# How does adding a current source and extra resistor to source follower improve its performance?

This question is similar to FET - Source follower utilizing current source to lower voltage offset, although I do not entirely understand the explanations, which is why I am posting my own question.

As part of an electronics lab, I was asked to build the following circuits.

I started with a simple follower: There was a constant offset from the +12V DC power supply, which makes sense. The goals were to remove this offset and increase the follower's gain. First, we were told to replace the source resistor with a current source: And the gain increased substantially! I believe putting this current source in place of the resistor decreases signal attenuation that the JFET causes. I'm trying to understand why this is. Adding the current source stabilizes the current, and it makes sense that this could remove some signal attenuation, but how? Is it simply that the current source allows the circuit to more easily reach its equilibrium point?

This is only half the story. We also had to remove the offset. To do so, we added another source resistor to the upper leg of the circuit: Now we have identical resistors above and below where we're measuring the output voltage. This is starting to look like a voltage divider. I was talking to one of the TAs in lab and he agreed that the voltage divider helps remove the +12V DC offset, although I'm not entirely sure why. Horowitz & Hill actually gives this exact scenario, and this is what they show: In the other post I linked above, the reasoning (as I understand it) was that as 𝑉𝐼𝑁 increases, a negative voltage grows across the JFET. How even much Vin increases is however much the negative voltage the JFET acquires. This causes the equivalent voltage drop across the upper resistor, so 𝑉𝐼𝑁 in will go down by the same value of 𝑉𝐺𝑆 that it went up. 𝑉𝐺𝑆 is also equivalent to the voltage drop across the bottom resistor. Mathematically, this is:

     𝑉𝑂𝑈𝑇 = 𝑉𝐼𝑁 − 𝑉𝐺𝑆 − 𝑉𝑅𝐸𝑆𝐼𝑆𝑇𝑂𝑅 = 𝑉𝐼𝑁


I'm not entirely understanding this math and how it follows what I wrote out above. I know that to remove the offset, we want 𝑉𝑂𝑈𝑇 = 𝑉𝐼𝑁, but I don't understand how what I wrote above actually amounts to this. So 𝑉𝐼𝑁 goes up by 𝑉𝐺𝑆 and we have 𝑉𝐼𝑁 + 𝑉𝐺𝑆. Then it goes down by the same amount from the bottom resistor and then down by the same amount again from the bottom resistor. How does this effectively cancel out? Also, Horowitz & Hill says something similar: we start with 𝑉𝐼𝑁 + 𝑉𝐺𝑆 and drop by two 𝑉𝐺𝑆. Again, how would this cancel to 𝑉𝑂𝑈𝑇 = 𝑉𝐼𝑁?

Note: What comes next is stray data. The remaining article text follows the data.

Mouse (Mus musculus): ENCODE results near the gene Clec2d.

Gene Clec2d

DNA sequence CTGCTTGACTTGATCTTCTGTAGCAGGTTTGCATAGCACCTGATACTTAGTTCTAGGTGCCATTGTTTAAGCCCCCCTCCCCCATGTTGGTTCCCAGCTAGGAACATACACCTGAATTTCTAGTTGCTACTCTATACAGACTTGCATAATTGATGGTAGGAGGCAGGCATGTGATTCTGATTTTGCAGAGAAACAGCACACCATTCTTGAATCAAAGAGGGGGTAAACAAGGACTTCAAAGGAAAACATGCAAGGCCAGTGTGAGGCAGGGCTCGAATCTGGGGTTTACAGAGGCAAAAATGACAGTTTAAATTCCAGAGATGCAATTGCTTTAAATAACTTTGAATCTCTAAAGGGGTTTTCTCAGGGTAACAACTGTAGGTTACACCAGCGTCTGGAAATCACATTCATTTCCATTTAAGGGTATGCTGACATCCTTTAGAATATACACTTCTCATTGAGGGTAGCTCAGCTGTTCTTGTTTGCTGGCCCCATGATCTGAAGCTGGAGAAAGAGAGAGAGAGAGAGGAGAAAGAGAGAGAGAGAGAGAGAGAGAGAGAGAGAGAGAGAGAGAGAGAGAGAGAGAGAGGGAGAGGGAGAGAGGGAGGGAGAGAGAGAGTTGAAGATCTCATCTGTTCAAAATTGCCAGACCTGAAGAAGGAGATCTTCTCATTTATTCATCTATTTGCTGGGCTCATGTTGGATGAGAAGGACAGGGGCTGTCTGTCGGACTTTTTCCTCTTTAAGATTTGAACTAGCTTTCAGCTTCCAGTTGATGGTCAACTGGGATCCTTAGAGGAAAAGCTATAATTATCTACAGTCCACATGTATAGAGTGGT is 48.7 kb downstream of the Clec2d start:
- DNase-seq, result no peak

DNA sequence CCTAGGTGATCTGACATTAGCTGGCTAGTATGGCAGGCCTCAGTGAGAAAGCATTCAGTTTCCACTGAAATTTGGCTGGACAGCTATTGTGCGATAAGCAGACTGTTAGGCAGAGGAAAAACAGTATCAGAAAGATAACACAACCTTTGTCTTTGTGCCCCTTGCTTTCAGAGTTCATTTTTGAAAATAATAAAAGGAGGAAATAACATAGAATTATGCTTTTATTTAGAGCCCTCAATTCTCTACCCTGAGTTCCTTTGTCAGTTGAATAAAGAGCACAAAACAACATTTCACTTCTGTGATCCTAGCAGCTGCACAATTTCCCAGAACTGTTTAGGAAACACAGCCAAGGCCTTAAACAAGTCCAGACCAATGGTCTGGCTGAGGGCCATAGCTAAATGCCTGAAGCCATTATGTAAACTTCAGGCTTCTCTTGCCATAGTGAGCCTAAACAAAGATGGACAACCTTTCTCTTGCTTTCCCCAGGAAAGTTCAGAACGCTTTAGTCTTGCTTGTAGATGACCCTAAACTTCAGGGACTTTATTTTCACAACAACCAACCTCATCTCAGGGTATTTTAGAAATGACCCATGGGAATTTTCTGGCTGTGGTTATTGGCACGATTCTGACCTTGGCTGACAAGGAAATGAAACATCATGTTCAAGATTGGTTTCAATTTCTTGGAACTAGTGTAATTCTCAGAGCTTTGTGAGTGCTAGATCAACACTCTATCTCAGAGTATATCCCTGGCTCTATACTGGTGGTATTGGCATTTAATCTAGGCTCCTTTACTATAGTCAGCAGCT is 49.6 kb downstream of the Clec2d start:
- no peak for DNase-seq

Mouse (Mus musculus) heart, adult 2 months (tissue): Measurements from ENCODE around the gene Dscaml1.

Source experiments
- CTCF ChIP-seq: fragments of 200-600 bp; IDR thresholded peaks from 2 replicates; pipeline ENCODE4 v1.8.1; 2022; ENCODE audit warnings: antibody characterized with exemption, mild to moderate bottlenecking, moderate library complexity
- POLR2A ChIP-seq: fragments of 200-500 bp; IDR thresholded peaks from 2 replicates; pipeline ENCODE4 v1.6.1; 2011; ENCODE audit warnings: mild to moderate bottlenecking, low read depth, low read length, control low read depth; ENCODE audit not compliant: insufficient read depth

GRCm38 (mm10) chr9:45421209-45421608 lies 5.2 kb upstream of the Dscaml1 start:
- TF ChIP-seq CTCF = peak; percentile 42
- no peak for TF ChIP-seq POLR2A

Thank you for helping me understand this.

• Nicely framed and developed question. Mar 2, 2020 at 19:31
• Oh, I did the math for this a while ago wondering the same thing and the cancellation made sense the way the math works out when you solve the circuit but I can't explain in words why May 17, 2020 at 2:22
• @corgiworld, I was deeply impressed by your 3-step story about the famous circuit and decided to enlarge it with more general explanations. Also, I visualized the circuit operation with voltage bars and current loops to help understanding. The power of this approach is that you can answer the question with just one look at this geometric interpretation. If you still have any ambiguities about this clever circuit, I will be happy to answer you. Jul 29, 2020 at 21:16

The current through the bottom resistor is set by the cut-off voltage of the bottom FET.

This current is basically the same as the current through the top resistor, so the voltage drop on the top resistor matches the cut-off voltage of the bottom FET.

If the bottom FET is similar enough to the top FET, and the current through the Vout terminal is small, then the voltage offset will be cancelled.

• I agree with your answer with the remark that the transistors are JFET. Jul 28, 2020 at 19:42

In the 1st circuit, when the input voltage changes (let's say increases), the output voltage changes (increases). This changes (increases) the voltage across the 330 Ω resistor, and thus its current also increases. The higher current in the upper JFET increases its VGS. Thus for a certain change in input voltage, the VGS also changes, and thus the change in output voltage is not quite as large (because as input voltage increased, the VGS also increased slightly and so the output change is not as large.

In the 2nd circuit, the lower FET can act as a constant current sink. This keeps the VGS of the upper FET constant, thus, a change in VIN is reflected nearly precisely in VOUT.

This is not perfect -- both JFETS have an output impedance (==> VDS has some slight affect on the VGS needed to run a certain current). In addition, and loading on the output will also change the VGS of the upper FET. The net result is that the gain will never reach precisely 1.00, but will always be slightly less -- perhaps 0.9 or so.

The answer to your question is a combination of the two previous answers by @Jansen and @jp314.

In the first diagram you have a voltage follower where the DC offset (Vgs) between the input and output is a function of the current flowing through the 330 ohm resistor. You could take a look at the graphs on data sheet for the 2N4392 to see how this could vary. Clearly as the input signal is increased in magnitude there is more variation in voltage across the resistor and therefore Vgs will vary as the current through the resistor changes.

This could be improved by increasing the 330 ohm resistor to a larger value i.e. smaller variations in current leading to smaller changes in Vgs. However a better solution is to replace the resistor with a constant current sink (per the second diagram) which acts like a "very high/infinite" resistance, that is the current is held steady at a fixed value regardless of the voltage at the output. If the current is fixed then clearly Vgs is fixed.